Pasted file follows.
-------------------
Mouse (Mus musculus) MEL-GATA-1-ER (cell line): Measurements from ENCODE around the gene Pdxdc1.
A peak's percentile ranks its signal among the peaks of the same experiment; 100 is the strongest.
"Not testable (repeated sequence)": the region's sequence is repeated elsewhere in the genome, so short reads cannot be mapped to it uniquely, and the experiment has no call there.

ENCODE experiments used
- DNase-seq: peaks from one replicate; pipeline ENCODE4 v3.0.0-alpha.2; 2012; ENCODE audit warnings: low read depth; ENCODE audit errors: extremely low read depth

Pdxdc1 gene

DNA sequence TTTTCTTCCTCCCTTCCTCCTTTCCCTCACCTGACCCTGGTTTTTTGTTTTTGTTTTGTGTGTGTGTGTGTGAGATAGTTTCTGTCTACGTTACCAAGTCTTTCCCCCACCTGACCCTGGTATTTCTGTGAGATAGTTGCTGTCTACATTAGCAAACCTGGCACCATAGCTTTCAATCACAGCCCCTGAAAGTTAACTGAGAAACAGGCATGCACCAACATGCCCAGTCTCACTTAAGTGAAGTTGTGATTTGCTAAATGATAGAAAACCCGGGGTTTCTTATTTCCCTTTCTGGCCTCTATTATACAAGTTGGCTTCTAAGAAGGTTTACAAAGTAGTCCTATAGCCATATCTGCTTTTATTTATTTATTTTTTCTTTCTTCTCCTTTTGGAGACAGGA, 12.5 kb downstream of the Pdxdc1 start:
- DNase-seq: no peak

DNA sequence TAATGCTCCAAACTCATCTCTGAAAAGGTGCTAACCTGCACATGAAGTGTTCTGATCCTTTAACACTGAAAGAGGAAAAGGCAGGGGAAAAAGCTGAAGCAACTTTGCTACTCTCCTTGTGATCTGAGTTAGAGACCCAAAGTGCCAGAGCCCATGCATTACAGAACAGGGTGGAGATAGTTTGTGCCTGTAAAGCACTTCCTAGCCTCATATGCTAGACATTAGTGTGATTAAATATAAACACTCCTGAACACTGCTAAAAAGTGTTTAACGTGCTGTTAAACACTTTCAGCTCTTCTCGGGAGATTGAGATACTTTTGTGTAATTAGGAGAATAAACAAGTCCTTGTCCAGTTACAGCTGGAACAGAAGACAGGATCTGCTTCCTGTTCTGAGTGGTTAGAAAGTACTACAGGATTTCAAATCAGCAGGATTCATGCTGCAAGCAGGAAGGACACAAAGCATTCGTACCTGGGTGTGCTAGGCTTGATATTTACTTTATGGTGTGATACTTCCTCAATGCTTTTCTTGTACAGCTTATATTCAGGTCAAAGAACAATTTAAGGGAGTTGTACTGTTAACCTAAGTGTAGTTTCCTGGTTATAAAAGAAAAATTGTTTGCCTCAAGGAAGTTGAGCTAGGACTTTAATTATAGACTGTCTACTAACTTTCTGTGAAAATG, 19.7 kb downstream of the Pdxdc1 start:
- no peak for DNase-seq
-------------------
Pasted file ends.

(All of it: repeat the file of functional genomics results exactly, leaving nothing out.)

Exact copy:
Mouse (Mus musculus) MEL-GATA-1-ER (cell line): Measurements from ENCODE around the gene Pdxdc1.
A peak's percentile ranks its signal among the peaks of the same experiment; 100 is the strongest.
"Not testable (repeated sequence)": the region's sequence is repeated elsewhere in the genome, so short reads cannot be mapped to it uniquely, and the experiment has no call there.

ENCODE experiments used
- DNase-seq: peaks from one replicate; pipeline ENCODE4 v3.0.0-alpha.2; 2012; ENCODE audit warnings: low read depth; ENCODE audit errors: extremely low read depth

Pdxdc1 gene

DNA sequence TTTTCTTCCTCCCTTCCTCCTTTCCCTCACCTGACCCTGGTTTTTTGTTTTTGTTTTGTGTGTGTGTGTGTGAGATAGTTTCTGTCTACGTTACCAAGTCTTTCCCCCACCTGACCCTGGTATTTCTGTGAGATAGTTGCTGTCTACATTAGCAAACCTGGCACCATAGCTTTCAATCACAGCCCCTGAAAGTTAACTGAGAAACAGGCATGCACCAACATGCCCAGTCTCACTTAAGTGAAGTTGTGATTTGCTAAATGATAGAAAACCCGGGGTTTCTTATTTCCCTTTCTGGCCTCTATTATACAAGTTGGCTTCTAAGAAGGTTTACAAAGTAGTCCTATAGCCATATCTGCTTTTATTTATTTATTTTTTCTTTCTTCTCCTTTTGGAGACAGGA, 12.5 kb downstream of the Pdxdc1 start:
- DNase-seq: no peak

DNA sequence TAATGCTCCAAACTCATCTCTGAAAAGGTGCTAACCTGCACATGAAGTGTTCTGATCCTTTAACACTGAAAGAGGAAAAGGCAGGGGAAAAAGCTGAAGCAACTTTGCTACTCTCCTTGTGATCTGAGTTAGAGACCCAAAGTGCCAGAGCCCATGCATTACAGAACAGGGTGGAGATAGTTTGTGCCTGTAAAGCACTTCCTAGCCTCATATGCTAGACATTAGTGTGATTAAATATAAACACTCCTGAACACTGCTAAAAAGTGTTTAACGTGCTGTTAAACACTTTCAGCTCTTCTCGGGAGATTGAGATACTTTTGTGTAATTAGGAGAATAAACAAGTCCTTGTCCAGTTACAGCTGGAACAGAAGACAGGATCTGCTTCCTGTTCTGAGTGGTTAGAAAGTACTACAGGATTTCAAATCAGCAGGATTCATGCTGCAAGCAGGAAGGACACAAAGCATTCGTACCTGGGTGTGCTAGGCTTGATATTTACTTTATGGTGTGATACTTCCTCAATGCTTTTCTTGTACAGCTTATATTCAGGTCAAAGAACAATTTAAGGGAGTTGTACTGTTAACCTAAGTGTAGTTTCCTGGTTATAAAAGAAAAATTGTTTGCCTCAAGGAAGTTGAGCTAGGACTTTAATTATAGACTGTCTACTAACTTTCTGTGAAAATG, 19.7 kb downstream of the Pdxdc1 start:
- no peak for DNase-seq